Founded in 1996, L&T Infotech, the child of the hallowed Larsen and Toubro is now being bid adieu from the parental nest - albeit only partly. L&T holds a 94.96% stake in the company of which it is now selling about 10%. Half of the shares sold, will be offered to institutions. The other half will be split between high net worth individuals and retail shareholders. Think the company has a lot to do with engineering and infrastructure? Think again. Nearly 50% of revenue comes from clients in the banking and insurance space.The company has 250 clients, most of which, as is the norm in the IT space, tend to stick around. One hundred of them have been with the company for over 3 years. They have also been adding new clients at a pace of over 50 a year in the last 3 years. Revenue and profit growth has been solid with the former growing at almost 20% and the latter at almost 24% over the past 5 years. 70% of revenues are denominated in USD and the same proportion is derived from North America, a nice hedge against INR depreciation and India-specific risk.
L&T Infotech's concentration of clients (the top 20 account for 2/3rds of its revenues) is a concern. As is the intense competitive scenario in the IT industry, notably new competition from China, the Philippines, Eastern Europe and Latin America. And there's also the issue of clients owing them a lot of money - debtors comprise 34% of total assets. However this is not greatly dissimilar to industry standards with TCS's accounts receivable standing at 27% of assets and Mindtree's at 30% of assets.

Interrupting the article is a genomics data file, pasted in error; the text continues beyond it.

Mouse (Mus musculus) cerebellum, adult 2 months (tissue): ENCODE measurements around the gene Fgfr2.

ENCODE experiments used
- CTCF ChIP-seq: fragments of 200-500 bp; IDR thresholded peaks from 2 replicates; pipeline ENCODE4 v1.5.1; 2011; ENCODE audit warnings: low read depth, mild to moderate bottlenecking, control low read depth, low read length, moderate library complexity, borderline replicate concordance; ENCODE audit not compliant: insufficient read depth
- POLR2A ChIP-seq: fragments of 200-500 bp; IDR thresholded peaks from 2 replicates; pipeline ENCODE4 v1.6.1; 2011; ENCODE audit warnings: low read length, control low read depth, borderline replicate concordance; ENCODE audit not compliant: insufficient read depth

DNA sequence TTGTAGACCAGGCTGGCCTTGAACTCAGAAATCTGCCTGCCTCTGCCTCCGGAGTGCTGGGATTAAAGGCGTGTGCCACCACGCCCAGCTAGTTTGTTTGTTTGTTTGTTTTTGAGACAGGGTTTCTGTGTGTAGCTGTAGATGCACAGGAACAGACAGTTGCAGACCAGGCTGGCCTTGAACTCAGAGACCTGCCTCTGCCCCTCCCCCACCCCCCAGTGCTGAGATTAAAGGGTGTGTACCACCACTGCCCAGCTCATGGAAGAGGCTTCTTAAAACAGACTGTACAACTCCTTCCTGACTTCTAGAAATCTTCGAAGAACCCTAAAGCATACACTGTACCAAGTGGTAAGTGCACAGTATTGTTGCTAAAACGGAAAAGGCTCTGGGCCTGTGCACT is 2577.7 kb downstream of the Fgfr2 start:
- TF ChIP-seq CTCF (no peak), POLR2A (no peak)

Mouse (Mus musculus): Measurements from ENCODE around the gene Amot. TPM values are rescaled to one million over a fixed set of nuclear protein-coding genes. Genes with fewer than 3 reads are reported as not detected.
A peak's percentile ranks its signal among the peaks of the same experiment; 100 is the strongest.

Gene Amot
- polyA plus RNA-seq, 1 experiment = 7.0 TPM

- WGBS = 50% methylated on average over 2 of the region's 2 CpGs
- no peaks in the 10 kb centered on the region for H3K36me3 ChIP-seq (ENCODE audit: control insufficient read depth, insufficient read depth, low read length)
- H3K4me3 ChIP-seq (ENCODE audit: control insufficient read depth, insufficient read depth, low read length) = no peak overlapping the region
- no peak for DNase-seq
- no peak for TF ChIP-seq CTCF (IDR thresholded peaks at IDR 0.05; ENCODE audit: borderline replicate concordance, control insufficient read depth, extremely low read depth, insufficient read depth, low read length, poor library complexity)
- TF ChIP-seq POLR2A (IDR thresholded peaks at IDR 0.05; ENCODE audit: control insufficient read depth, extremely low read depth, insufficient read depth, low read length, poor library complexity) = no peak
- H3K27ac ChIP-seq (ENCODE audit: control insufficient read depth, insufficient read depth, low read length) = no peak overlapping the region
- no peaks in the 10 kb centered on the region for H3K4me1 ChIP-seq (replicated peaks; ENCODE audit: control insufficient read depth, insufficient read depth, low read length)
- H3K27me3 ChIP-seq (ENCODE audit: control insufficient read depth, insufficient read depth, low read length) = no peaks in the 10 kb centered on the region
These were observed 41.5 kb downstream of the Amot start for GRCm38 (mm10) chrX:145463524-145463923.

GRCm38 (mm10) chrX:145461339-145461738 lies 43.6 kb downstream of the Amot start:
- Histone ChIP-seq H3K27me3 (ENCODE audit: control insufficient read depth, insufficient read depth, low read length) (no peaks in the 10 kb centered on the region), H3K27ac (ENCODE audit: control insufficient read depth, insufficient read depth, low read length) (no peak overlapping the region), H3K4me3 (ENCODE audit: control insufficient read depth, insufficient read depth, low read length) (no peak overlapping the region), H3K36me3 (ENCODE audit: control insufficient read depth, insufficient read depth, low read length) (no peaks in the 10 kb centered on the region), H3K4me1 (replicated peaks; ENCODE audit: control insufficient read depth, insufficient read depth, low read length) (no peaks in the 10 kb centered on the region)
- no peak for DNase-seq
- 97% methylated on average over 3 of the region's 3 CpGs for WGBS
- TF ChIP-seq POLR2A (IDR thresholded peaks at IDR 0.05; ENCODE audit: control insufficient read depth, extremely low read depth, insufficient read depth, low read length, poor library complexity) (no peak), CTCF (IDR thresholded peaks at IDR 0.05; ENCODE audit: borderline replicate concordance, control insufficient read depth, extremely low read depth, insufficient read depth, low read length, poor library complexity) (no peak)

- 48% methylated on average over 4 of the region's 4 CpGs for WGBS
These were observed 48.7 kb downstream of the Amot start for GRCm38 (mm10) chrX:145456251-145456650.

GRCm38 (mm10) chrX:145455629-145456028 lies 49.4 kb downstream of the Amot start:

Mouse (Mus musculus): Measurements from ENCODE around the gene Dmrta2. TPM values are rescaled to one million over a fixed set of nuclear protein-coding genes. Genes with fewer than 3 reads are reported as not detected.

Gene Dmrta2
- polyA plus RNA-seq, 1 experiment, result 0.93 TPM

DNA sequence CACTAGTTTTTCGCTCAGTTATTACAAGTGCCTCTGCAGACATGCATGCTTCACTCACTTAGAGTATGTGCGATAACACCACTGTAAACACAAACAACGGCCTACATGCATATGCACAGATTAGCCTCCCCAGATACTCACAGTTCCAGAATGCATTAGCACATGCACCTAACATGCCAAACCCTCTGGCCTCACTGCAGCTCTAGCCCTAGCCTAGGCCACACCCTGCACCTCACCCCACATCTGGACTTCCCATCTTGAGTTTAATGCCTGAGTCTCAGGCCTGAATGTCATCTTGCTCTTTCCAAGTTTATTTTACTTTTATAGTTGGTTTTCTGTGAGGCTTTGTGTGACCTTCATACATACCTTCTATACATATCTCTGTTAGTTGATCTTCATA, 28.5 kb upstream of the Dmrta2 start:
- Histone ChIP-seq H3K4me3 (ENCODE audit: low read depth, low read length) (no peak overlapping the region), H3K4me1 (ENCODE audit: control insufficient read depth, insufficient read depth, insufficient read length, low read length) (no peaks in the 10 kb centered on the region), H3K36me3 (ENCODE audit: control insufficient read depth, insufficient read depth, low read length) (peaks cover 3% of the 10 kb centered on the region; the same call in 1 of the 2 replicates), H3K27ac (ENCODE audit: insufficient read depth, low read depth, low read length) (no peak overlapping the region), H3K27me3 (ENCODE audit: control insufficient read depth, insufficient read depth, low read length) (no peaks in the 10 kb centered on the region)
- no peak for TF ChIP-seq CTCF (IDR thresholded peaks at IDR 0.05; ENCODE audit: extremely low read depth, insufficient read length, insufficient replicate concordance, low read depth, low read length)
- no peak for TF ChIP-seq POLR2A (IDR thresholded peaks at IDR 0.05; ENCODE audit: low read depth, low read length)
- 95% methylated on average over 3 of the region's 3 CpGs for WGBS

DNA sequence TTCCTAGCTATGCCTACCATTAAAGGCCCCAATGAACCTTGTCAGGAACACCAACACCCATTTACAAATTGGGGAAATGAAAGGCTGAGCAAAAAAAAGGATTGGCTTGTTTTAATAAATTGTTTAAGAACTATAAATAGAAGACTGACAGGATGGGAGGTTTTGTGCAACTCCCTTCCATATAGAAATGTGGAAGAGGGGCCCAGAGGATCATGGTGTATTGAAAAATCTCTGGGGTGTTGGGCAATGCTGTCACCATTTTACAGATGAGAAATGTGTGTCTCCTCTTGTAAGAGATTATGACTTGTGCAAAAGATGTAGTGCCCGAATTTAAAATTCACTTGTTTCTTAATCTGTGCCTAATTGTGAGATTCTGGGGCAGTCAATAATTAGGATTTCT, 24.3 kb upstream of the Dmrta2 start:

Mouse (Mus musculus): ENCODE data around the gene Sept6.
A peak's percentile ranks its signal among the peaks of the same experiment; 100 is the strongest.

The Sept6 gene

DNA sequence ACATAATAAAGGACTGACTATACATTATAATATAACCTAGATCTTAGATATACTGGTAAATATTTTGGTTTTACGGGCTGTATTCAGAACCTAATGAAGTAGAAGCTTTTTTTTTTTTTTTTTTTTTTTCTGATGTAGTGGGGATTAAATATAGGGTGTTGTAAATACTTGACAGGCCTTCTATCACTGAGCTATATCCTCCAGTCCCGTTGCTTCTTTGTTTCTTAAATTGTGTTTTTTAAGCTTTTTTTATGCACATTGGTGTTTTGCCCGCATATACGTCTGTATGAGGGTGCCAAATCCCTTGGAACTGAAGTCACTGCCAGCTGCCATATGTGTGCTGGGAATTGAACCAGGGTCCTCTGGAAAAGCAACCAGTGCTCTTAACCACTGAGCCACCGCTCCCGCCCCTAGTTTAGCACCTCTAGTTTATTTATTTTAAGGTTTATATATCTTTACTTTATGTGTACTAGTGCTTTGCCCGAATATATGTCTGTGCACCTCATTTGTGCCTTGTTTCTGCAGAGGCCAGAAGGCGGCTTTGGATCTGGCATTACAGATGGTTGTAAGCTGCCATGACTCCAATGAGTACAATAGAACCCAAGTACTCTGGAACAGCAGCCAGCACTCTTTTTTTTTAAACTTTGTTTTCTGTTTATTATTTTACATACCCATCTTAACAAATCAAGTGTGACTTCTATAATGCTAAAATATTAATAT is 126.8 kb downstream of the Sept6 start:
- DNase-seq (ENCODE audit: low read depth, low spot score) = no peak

The company fails 8 of our 27 parameters mostly due to the concerns expressed above. On the other hand, it also passes 19. Have a look at them below. No reward is without risk and no risk is without reward, as the saying goes.
Oh did we forget to mention? Retail shareholders get a discount of Rs 10 per share (about 1.4%). However you cannot bid for more than Rs 2 lakh worth of shares to qualify. Go forth and subscribe.
Larsen & Toubro - cutting its stake from 94.96% to 84.65%.
- Is the company's earnings before tax more than Rs 50 cr in the last twelve months?
Yes. It was Rs. 1147 cr in FY 2016.
- Will the company be able to scale up its business?
Yes. They have been growing at a CAGR of 20% over the past 5 years.
- Does the company have recognizable brand/s, truly valued by its customers?
No. L&T is a well-recognized brand in India however its most of L&T Infotech's clients are situated outside the country.
- Does the company have high repeat customer usage?
Yes. Existing customers have accounted for more than 96% of the revenue over the last 4 years.
- Does the company have a credible moat?
No. The IT services space is highly competitive and there is stiff competition in all its service lines.
- Does the company have any regulatory or geopolitical risks?
Yes. An unfavourable regulatory/government ruling in the US would heavily impact its revenue stream as North America accounts for 68% of revenues.
- Can the business of the company be easily replicated by new players?
Yes. The IT service industry has few barriers to entry and the management notes that they are witnessing competition from China, Philippines, Eastern Europe and Latin America which have similar labour costs to India.
- Can the company's product be easily substituted or become outdated?